Looking for GATE Preparation Material? Join & Get here now!

** Gate 2013 Question Papers.. ** CEED 2013 Results.. ** Gate 2013 Question Papers With Solutions.. ** GATE 2013 CUT-OFFs.. ** GATE 2013 Results.. **

Fluid Dynamics

1. Fluid Dynamics


  • Introduce concepts necessary to analyse fluids in motion
  • Identify differences between Steady/unsteady uniform/non-uniform compressible/incompressible flow
  • Demonstrate streamlines and stream tubes
  • Introduce the Continuity principle through conservation of mass and control volumes
  • Derive the Bernoulli (energy) equation
  • Demonstrate practical uses of the Bernoulli and continuity equation in the analysis of flow
  • Introduce the momentum equation for a fluid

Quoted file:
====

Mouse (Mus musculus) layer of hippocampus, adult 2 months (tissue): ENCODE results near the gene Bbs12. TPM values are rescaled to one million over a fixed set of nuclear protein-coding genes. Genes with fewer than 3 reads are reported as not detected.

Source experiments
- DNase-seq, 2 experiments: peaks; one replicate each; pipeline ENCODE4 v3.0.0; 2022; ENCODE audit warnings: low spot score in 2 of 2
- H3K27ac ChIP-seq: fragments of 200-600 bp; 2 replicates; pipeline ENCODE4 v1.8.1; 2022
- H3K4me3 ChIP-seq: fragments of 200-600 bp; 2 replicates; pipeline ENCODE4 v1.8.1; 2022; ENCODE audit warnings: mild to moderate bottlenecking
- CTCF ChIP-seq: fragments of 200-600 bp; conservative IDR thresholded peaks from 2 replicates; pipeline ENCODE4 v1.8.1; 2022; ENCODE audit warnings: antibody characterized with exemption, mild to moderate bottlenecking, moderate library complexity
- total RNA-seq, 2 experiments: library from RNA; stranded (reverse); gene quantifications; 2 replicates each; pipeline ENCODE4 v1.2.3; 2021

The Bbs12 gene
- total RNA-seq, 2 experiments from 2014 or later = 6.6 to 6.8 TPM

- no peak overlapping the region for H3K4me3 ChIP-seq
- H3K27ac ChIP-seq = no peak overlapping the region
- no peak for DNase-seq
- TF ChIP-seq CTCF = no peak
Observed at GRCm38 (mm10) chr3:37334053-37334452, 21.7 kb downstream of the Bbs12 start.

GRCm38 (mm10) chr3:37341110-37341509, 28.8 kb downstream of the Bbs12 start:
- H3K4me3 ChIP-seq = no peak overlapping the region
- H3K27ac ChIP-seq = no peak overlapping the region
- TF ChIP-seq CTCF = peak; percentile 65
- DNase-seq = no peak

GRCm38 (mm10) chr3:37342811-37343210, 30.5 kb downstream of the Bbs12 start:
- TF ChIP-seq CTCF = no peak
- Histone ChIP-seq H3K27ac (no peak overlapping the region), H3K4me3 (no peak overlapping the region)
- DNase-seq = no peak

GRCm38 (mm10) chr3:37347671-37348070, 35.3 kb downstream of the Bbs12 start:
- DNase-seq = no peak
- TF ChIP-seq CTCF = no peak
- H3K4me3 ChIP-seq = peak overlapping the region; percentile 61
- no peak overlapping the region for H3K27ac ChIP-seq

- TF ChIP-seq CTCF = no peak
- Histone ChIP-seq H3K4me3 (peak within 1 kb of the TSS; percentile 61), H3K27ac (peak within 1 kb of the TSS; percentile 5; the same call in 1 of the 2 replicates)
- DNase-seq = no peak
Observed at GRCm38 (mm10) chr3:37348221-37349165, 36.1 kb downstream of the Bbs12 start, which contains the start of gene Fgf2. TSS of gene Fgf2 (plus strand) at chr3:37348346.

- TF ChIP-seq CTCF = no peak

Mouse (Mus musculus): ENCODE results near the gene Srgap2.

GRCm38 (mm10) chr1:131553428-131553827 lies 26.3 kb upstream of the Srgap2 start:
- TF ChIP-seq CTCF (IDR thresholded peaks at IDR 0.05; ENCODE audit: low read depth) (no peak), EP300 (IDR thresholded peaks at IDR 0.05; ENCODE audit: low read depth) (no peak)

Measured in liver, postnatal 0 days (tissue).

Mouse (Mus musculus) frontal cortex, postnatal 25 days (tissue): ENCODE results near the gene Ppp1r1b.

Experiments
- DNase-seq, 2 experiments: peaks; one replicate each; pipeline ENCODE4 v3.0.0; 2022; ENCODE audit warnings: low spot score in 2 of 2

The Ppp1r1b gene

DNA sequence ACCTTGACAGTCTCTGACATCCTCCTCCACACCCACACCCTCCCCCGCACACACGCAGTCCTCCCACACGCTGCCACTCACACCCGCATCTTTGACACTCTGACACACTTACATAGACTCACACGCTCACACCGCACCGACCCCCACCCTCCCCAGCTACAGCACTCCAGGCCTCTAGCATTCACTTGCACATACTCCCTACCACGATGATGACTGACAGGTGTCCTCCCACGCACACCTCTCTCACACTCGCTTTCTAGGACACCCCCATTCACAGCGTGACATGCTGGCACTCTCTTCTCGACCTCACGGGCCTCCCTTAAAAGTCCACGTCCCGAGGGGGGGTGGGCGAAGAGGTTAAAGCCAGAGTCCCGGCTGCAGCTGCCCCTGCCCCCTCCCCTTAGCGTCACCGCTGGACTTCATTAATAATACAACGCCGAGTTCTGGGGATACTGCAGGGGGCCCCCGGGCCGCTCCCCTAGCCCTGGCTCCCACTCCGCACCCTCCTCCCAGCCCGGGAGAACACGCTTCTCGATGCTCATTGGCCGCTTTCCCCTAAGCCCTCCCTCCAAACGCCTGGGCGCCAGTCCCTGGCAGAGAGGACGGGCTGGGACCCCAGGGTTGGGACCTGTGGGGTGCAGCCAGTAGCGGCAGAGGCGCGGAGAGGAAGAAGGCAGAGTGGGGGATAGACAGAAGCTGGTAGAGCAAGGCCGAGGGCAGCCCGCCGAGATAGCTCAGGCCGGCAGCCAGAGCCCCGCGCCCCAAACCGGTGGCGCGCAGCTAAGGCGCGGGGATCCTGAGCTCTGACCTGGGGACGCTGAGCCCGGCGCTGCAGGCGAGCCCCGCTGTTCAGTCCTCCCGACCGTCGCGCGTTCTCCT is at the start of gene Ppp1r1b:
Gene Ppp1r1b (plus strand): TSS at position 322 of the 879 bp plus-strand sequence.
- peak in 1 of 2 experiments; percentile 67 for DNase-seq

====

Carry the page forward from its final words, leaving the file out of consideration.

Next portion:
• Demonstrate how the momentum equation and principle of conservation of momentum is used to predict forces induced by flowing fluids


This section discusses the analysis of fluid in motion - fluid dynamics. The motion of fluids can be predicted in the same way as the motion of solids are predicted using the fundamental laws of physics together with the physical properties of the fluid.

It is not difficult to envisage a very complex fluid flow. Spray behind a car; waves on beaches; hurricanes and tornadoes or any other atmospheric phenomenon are all example of highly complex fluid flows which can be analysed with varying degrees of success (in some cases hardly at all!). There are many common situations which are easily analysed.

2. Uniform Flow, Steady Flow

It is possible - and useful - to classify the type of flow which is being examined into small number of groups.

If we look at a fluid flowing under normal circumstances - a river for example - the conditions at one point will vary from those at another point (e.g. different velocity) we have non-uniform flow. If the conditions at one point vary as time passes then we have unsteady flow.